Business Today

Messages to Give in Budget '20

Budget 2020 comes in the wake of very low expectations. For most, businesses would be happier if Budget 2020 didn't harm them any further after the DeMo and GST shocks
twitter-logoRajeev Dubey | Print Edition: February 9, 2020
Messages to Give in Budget '20
Business Today Editor Rajeev Dubey

Six quarters of deceleration in the economy and slower than projected growth in direct tax and GST have left the Centre with little space for fiscal stimulus. But the Union Budget is as much about messaging as it is about the fiscal roadmap. Here are the top messages Finance Minister Nirmala Sitharaman should convey for the confidence in economy and lack of fiscal largesse:

Tax authorities will relent. Hounding of businesses - big and small - by tax authorities hasn't gone down well. Government prides on it as an exercise against avoidance. Businesses see it as desperation due to low-tax collections. That tax authorities will relent can be the biggest message FM could convey. How about a one-year moratorium - until the economy recovers?

White-collar offences will not be criminal. Hefty penalty is the deterrant for some five dozen benign white-collar crimes, not imprisonment. For instance, violating CSR norms. Decriminalisation of Companies Act provisions would build confidence in the industry. We're moving there, but not fast enough.

Public investment will accelerate. No global economy has emerged from a slowdown without relentless public investment - even at the cost of reasonable fiscal imprudence. But the Centre's move to curb investment in Q4 will delay recovery. Fiscal 2020-21 needs an assurance investment schedule will not slow down.

Bank NPAs will not spread. Just when write-offs of non-performing assets by banks seemed in control, new fault lines threaten the vulnerable banking sector all over again. Another Rs 30 lakh crore (almost one-third of total loan outstanding) is at risk in agri loans, Mudra loans, unsecured retail loans and telecom outstandings. Do we have a plan to contain any collateral damage?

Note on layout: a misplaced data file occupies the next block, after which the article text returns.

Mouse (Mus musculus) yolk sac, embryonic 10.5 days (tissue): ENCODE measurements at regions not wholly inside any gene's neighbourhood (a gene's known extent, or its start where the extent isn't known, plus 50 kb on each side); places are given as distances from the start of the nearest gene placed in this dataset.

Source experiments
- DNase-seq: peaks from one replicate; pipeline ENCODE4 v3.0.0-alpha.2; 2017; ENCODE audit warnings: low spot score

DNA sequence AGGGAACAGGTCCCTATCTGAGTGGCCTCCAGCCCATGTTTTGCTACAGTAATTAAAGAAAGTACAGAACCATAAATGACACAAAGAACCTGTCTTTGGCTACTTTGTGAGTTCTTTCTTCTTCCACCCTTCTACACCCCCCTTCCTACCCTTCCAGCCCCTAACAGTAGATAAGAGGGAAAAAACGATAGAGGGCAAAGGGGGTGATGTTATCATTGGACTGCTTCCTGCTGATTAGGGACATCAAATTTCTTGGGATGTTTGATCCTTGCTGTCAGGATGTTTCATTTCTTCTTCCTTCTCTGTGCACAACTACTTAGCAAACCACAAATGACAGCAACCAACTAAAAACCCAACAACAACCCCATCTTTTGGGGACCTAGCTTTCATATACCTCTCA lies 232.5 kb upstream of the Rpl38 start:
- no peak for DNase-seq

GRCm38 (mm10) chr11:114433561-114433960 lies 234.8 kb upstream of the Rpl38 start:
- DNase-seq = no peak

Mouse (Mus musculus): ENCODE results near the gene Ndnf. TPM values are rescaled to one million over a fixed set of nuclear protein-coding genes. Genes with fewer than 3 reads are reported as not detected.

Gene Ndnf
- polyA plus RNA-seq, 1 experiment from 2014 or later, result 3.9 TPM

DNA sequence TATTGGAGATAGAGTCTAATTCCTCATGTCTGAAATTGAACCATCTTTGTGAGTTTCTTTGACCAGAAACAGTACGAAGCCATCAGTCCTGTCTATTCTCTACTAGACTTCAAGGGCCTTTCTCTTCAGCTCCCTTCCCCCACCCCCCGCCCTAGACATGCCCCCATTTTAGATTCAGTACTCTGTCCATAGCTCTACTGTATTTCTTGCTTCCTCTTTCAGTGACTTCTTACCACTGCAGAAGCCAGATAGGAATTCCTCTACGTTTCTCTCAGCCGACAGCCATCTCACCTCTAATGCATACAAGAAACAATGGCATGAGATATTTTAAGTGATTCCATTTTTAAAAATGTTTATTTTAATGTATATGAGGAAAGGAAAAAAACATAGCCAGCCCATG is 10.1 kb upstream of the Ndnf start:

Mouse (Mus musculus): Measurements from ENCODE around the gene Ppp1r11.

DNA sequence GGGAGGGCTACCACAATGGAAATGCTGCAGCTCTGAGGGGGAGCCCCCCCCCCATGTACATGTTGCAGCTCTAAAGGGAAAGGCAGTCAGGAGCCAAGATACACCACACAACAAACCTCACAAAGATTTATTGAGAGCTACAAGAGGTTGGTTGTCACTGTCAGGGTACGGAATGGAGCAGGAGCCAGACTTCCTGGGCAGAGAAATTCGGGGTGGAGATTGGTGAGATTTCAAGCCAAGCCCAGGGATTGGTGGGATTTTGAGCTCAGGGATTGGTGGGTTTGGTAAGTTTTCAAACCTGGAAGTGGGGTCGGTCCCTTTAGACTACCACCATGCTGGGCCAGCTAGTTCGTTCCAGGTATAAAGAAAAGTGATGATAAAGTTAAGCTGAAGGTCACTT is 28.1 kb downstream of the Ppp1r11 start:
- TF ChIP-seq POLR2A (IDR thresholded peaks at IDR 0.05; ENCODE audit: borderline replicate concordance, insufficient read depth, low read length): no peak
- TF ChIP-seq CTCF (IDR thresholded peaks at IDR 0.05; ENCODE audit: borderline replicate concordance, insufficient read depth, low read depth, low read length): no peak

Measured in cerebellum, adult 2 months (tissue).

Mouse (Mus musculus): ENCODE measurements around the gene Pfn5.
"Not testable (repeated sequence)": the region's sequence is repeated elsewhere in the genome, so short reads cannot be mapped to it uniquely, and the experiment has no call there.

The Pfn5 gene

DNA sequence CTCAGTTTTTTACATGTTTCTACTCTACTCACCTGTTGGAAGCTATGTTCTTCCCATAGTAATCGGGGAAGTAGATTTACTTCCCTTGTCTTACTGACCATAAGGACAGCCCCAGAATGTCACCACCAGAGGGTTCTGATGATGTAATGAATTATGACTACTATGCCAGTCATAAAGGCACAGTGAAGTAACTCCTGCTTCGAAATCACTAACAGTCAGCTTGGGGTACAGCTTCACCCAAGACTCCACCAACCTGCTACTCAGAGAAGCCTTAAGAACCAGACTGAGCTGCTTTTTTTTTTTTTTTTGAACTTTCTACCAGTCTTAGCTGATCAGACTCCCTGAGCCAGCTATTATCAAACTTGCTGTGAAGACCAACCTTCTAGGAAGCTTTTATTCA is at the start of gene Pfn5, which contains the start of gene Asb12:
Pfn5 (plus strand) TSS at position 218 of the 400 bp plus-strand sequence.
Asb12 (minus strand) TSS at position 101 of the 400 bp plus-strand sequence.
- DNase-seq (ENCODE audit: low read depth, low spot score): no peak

Consumption will be aided. With the economy decelerating further despite the government's measures in real estate, exports, systemic liquidity and bank consolidation, it's been clear that while the Centre has been working on supply side of the economy, the problem really lay in demand side - consumption. Manufacturers, consumers, even retailers need a consumption boost to the economy, either through GST rate cuts or leaving more disposable income in the hands of individuals through direct tax cuts.

Full repo rate transmission. The cumulative effect of lower interest rates on consumers as well as businesses is vastly underestimated. Now that vegetable prices have raised consumer inflation to 7.35 per cent, there's least likelihood of another RBI repo rate cut in February. FinMin and the RBI must prod banks - especially private banks - for full repo rate transmission since RBI began cutting rate in January 2014. A whopping 0.9 per cent has still not been transmitted to consumers/small businesses.

Personal tax will be cut. With corporate tax slashed to as low as 17 per cent, personal tax rate as high as 43 per cent is untenable. With joblessness rising and average salaries practically stagnant for five years, the suit-boot ki sarkar jibe is not too far. The Centre will have to find resources to provide relief to the common man, the salaried class and the middle class with personal tax rate rationalisation. Not just to drive demand in the economy but also to boost confidence.

Budget 2020 comes in the wake of very low expectations. For most, businesses would be happier if Budget 2020 didn't harm them any further after the DeMo and GST shocks. All the more reason, the messages should be driven home with a bang.

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